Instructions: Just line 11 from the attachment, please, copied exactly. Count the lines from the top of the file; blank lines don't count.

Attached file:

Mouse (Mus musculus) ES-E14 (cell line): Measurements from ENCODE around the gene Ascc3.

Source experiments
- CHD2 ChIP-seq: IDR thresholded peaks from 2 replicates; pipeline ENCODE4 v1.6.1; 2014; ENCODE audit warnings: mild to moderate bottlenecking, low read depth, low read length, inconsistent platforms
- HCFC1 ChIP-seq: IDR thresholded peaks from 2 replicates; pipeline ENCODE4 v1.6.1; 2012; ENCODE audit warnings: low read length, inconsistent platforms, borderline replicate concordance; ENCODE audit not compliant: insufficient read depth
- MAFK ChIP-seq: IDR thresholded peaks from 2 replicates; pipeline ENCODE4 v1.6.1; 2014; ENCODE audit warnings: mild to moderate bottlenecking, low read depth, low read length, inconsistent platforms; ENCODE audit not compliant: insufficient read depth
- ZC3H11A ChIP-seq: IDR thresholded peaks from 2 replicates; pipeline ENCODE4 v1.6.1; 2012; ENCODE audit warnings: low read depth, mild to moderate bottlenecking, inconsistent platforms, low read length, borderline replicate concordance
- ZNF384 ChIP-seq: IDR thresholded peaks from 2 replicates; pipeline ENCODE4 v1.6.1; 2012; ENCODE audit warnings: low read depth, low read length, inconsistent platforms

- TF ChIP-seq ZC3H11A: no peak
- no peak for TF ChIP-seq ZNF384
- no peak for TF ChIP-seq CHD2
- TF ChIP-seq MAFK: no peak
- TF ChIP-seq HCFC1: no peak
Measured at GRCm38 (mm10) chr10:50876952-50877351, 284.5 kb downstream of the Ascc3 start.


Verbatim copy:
- TF ChIP-seq MAFK: no peak